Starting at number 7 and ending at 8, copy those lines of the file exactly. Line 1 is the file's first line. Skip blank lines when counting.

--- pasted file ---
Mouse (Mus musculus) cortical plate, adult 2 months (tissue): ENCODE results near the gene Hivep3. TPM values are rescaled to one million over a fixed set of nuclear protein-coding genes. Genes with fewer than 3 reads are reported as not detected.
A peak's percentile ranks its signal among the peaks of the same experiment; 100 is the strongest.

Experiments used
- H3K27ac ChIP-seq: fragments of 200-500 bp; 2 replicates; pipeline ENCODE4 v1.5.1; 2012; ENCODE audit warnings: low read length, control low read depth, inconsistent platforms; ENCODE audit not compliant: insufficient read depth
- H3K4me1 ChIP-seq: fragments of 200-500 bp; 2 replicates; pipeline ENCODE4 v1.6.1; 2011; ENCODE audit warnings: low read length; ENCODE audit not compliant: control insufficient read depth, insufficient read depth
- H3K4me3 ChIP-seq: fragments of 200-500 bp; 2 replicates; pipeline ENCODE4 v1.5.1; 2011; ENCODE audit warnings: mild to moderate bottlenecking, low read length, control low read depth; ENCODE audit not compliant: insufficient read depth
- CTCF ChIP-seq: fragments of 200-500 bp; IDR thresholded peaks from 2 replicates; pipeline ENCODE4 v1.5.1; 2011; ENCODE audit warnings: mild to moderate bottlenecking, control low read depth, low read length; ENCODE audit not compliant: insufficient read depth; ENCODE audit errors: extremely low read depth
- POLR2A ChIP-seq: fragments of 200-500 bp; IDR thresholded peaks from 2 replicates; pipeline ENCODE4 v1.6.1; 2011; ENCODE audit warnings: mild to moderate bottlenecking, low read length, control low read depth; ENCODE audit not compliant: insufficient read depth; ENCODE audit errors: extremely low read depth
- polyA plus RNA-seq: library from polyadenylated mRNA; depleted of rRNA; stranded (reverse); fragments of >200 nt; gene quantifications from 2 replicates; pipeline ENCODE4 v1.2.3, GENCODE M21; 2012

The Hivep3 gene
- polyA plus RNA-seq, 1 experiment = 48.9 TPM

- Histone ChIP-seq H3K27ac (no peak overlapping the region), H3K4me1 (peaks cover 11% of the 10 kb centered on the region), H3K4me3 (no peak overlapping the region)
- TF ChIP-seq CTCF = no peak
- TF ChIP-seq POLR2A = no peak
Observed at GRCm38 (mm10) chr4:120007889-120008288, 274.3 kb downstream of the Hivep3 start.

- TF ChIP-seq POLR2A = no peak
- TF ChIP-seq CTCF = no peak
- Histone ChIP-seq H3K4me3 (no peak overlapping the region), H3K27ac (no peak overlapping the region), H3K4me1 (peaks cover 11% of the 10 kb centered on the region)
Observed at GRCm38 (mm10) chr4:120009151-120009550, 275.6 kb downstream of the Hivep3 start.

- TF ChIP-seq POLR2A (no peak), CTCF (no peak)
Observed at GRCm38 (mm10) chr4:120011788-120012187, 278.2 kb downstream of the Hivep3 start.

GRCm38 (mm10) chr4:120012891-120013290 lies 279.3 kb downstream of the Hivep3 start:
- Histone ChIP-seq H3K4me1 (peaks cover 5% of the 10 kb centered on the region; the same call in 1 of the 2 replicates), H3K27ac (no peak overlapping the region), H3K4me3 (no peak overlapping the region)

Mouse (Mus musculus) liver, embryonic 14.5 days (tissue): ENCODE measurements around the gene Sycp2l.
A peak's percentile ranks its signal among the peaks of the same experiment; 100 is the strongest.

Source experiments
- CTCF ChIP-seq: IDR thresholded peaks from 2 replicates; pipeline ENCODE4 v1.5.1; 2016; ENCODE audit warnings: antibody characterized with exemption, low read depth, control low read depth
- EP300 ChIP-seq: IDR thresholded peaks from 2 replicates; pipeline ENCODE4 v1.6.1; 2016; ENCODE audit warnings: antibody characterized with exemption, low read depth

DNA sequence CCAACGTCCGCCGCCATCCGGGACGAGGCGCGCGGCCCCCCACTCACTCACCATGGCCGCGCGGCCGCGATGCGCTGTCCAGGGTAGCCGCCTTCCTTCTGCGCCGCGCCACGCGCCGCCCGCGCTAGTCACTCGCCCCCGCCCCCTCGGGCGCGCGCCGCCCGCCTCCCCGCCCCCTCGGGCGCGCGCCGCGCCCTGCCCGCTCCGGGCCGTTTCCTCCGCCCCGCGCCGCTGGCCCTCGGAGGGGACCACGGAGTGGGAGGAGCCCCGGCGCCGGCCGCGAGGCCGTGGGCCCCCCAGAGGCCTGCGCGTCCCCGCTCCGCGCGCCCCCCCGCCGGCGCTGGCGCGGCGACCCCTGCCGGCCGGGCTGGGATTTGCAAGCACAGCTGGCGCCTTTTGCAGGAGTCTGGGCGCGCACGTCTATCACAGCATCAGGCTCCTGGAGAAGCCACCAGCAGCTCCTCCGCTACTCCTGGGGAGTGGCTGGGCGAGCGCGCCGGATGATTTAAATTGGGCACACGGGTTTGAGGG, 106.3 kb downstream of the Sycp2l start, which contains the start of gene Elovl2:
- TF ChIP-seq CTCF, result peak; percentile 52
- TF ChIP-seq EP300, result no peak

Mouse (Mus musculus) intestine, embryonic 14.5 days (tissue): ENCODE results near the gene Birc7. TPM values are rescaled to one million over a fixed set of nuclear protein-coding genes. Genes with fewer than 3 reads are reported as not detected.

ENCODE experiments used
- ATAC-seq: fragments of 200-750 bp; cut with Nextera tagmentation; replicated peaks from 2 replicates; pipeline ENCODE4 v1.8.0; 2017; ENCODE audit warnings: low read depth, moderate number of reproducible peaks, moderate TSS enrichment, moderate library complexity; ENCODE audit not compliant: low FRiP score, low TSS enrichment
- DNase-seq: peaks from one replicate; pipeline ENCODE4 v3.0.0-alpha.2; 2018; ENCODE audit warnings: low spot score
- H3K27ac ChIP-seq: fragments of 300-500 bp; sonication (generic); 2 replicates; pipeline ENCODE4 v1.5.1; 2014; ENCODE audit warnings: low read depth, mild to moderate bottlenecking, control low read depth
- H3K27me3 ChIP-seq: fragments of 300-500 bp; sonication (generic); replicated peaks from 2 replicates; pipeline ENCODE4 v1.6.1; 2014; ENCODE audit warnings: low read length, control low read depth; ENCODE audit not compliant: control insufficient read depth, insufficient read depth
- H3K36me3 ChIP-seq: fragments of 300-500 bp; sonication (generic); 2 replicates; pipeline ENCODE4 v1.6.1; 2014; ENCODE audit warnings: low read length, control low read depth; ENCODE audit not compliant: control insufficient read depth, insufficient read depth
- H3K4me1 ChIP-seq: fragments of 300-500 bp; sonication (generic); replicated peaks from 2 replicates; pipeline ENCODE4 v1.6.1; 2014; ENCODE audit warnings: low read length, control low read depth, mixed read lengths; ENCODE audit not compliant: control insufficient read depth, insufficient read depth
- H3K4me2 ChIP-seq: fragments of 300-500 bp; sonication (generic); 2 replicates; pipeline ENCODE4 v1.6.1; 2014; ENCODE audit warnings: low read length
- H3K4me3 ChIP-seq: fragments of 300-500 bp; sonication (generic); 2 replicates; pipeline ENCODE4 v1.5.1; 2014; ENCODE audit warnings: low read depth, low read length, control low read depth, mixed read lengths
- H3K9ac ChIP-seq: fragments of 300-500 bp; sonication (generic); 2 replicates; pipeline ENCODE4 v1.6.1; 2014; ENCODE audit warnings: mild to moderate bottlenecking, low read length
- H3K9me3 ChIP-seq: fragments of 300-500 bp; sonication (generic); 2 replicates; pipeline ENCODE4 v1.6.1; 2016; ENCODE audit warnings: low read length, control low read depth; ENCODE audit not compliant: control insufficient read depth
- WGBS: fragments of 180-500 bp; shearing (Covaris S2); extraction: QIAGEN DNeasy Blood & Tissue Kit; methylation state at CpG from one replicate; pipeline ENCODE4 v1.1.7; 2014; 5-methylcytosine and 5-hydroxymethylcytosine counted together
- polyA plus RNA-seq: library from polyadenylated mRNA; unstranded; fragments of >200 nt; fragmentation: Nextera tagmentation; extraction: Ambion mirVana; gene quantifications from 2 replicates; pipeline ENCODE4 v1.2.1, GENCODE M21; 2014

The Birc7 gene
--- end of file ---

- CTCF ChIP-seq: fragments of 200-500 bp; IDR thresholded peaks from 2 replicates; pipeline ENCODE4 v1.5.1; 2011; ENCODE audit warnings: mild to moderate bottlenecking, control low read depth, low read length; ENCODE audit not compliant: insufficient read depth; ENCODE audit errors: extremely low read depth
- POLR2A ChIP-seq: fragments of 200-500 bp; IDR thresholded peaks from 2 replicates; pipeline ENCODE4 v1.6.1; 2011; ENCODE audit warnings: mild to moderate bottlenecking, low read length, control low read depth; ENCODE audit not compliant: insufficient read depth; ENCODE audit errors: extremely low read depth